- June 21, 2021
- Posted by: Philip Struble
- Category: Uncategorized
“Tough times never last, but tough people do.”
Lemons into Lemonade
- the ability to endure difficult conditions.
The clinical definition today for hardiness is – a personality trait that is associated with a person’s ability to manage and respond to stressful life events with coping strategies that turn potentially unfortunate circumstances into learning opportunities.
Hardiness is characterized by a tendency to be deeply involved, a need to be in control, and a desire to learn from life’s events regardless of the outcomes. Generally, three characteristics further define a person with hardiness.
Commitment – the ability to believe in the truth, importance, and interest value of who you are and what you are doing—which results in a tendency to be fully involve in the many aspects of life, including work, family, and interpersonal relationships.
Control – the propensity to believe and act as if you can influence the course of events in your life. This involves the possession of a coping repertoire that enables you to work effectively on your own. A person in control can interpret and incorporate various life experiences and transform them into something manageable and beneficial.
Challenge – the belief that change, rather than sameness or predictability, is the norm. These people are more likely to thrive under the circumstances of a new challenge or opportunity brought about by a new endeavor.
Hardy leaders have a strong sense of life and work commitment, a greater feeling of control, and are more open to change and challenges in life.
While not immune to the ill-effects of stress, someone who is very hardy is powerfully resilient. They tend to interpret stressful and painful experiences as a regular aspect of existence, part of life that is overall interesting and worthwhile.
Business owners and entrepreneurs need to understand that developing hardiness as a leader and encouraging a hardy workplace sets the stage for success.
Here are four ways leaders can develop hardiness for themselves and within their teams.
- Practice demonstrating a strong sense of commitment, control, and challenge when responding to stressful circumstances. Stress can be valuable, and stressful events always provide the opportunity to learn and grow.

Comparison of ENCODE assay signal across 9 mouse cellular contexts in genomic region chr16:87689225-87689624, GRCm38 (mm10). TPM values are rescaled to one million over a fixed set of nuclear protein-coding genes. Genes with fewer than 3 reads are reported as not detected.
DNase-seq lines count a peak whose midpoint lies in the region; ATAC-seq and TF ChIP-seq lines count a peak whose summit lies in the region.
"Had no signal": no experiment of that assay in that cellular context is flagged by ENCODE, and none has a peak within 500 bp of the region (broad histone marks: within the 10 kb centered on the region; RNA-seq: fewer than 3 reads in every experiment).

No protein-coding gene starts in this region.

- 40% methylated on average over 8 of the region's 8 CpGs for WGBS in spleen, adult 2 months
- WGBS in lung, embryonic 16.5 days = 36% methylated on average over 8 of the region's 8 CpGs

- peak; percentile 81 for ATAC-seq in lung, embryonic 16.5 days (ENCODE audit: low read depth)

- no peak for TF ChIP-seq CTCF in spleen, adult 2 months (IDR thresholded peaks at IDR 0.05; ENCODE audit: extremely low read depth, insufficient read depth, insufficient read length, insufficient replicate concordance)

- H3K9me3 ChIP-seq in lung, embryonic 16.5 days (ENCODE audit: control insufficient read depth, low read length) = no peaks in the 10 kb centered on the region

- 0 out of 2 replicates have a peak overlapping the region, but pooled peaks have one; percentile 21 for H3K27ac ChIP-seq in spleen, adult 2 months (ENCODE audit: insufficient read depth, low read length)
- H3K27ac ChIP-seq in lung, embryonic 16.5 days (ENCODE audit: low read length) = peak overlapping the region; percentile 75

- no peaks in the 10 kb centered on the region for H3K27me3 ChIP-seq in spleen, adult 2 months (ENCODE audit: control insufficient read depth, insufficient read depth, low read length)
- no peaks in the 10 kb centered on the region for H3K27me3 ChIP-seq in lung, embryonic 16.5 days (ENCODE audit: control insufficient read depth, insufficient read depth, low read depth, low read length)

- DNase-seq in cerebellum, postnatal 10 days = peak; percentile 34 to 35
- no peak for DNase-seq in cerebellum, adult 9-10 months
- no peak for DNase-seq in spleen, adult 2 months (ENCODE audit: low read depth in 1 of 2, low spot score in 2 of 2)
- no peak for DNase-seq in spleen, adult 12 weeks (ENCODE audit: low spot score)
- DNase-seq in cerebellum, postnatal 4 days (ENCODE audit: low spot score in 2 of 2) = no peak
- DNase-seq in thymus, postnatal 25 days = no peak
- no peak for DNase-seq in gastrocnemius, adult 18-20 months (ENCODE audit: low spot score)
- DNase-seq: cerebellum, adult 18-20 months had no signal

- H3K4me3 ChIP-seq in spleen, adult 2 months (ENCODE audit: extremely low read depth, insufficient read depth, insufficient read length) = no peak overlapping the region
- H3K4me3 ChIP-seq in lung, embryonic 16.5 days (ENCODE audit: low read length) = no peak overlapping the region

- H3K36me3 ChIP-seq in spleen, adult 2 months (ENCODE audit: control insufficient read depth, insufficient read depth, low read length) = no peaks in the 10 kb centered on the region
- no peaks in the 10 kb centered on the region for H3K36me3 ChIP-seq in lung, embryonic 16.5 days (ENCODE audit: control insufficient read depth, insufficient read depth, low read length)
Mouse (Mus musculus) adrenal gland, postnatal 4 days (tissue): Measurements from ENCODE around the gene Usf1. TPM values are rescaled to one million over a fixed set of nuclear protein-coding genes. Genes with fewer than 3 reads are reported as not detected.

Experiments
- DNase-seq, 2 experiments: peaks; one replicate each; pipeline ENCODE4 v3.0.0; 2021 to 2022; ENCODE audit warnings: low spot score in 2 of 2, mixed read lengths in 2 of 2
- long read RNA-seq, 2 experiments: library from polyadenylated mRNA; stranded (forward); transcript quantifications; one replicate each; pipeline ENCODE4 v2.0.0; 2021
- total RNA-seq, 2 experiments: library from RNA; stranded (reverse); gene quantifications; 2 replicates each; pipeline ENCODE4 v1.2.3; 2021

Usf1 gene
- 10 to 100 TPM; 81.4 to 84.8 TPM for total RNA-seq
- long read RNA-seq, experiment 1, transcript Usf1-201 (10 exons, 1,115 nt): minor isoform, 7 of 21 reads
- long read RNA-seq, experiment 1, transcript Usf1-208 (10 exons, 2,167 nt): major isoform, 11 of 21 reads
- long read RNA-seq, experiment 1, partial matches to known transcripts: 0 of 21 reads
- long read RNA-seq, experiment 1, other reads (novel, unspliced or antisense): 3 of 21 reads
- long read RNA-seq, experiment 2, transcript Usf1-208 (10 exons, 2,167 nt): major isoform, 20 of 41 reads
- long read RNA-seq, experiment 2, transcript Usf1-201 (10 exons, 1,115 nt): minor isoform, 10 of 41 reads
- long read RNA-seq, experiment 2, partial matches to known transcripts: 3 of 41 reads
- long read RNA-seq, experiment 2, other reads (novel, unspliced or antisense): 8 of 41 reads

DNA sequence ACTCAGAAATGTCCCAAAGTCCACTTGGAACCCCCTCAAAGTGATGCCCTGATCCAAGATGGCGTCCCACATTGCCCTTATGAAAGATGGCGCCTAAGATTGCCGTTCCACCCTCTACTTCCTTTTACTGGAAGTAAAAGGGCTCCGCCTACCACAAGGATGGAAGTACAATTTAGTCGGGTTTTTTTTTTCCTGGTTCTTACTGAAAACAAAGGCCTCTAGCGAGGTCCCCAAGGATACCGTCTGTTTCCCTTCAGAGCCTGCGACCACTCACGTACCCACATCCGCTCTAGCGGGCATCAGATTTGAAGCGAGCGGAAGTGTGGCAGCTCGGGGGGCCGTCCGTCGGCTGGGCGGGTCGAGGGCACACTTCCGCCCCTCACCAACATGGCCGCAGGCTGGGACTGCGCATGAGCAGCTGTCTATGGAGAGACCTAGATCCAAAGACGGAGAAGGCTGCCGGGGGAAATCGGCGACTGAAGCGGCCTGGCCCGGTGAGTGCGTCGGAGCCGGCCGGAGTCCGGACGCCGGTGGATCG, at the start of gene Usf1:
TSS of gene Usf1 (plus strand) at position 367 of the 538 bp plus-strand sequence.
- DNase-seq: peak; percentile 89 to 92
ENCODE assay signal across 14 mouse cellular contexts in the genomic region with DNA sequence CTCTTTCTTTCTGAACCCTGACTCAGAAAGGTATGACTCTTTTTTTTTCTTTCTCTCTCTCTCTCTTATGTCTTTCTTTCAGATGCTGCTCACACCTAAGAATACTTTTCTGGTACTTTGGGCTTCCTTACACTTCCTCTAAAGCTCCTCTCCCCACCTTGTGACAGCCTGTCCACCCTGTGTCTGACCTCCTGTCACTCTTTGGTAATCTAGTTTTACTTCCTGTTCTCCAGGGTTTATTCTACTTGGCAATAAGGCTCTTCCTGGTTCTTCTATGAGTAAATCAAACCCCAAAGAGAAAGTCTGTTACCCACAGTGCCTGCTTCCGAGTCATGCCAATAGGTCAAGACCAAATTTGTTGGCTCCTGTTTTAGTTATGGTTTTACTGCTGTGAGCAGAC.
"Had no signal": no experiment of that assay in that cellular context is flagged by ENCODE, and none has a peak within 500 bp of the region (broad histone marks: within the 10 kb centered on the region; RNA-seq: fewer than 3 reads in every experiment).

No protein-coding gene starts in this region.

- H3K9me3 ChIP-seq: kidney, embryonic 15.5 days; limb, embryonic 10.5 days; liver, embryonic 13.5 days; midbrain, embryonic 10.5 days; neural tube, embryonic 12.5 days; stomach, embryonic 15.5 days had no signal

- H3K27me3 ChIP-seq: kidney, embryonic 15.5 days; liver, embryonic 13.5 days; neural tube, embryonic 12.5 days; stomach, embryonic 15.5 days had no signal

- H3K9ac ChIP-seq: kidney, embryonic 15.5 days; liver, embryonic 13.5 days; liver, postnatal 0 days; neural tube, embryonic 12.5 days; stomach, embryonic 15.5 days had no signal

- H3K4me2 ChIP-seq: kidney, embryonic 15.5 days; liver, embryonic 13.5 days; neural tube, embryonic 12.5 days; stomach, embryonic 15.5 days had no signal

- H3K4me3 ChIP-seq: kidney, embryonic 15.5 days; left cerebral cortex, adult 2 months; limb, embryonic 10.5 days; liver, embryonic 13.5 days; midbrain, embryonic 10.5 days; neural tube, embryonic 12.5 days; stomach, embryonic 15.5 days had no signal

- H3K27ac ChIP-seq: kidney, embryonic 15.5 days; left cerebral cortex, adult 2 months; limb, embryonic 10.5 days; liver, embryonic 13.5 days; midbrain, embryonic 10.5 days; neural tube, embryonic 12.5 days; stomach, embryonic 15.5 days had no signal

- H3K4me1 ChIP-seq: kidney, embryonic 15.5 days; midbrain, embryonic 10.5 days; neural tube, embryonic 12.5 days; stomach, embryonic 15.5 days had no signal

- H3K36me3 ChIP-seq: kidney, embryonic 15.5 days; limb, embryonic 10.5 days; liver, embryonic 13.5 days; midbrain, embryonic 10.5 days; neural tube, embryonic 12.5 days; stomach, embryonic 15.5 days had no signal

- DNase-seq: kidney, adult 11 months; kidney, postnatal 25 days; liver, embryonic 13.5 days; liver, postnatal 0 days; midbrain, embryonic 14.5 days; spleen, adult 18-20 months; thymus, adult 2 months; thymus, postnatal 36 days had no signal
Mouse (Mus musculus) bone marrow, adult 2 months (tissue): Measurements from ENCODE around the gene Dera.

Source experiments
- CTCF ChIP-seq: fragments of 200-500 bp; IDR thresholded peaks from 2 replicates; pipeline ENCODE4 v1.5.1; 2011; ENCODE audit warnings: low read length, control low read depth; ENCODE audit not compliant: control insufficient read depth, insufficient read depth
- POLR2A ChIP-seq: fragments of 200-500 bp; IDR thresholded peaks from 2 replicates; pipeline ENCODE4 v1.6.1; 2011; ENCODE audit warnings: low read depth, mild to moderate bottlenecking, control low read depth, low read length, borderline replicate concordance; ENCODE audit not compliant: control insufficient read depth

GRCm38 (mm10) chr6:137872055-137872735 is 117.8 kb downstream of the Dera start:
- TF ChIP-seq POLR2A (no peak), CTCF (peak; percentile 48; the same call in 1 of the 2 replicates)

- Learn to discuss mistakes and failures in a positive way. Leaders build resilience by setting high standards while addressing shortfalls and failures as opportunities to learn and improve.
- Provide opportunities for constructive performance feedback on a fairly regular basis. Ensure you have the right team members who welcome feedback and are eager to take constructive measures when needed.
- Provide opportunities for socializing and interacting on the job and outside of work. Sponsor offsite team activities such as sports competitions, community, and charity benefit projects, and educational or professional development trips. These also serve to build organizational cohesion and social commitment.
The Bible is a story of hardy people. Many in the Bible suffered extreme hardship, yet in the end, appear to have weathered their circumstances and succeeded.
- Joseph was sold into slavery but eventually became the manager of the entire Egyptian empire.
- Moses fled Egypt only to return to save the Israelites.
- David was persecuted by King Saul yet eventually became king, not by overthrowing King Saul but by living with integrity.
- And the Apostle Paul, who was originally a persecutor of the Christians, but converted to become a missionary for Jesus.
While all these people appear to be hardy, their common denominator is their faith and trust in God.
And the same is true for hardy leaders of today. We can develop characteristics that allow us to turn lemons into lemonade. Still, ultimately it will be a power higher than ourselves that will force us to use our hardiness to lead our business.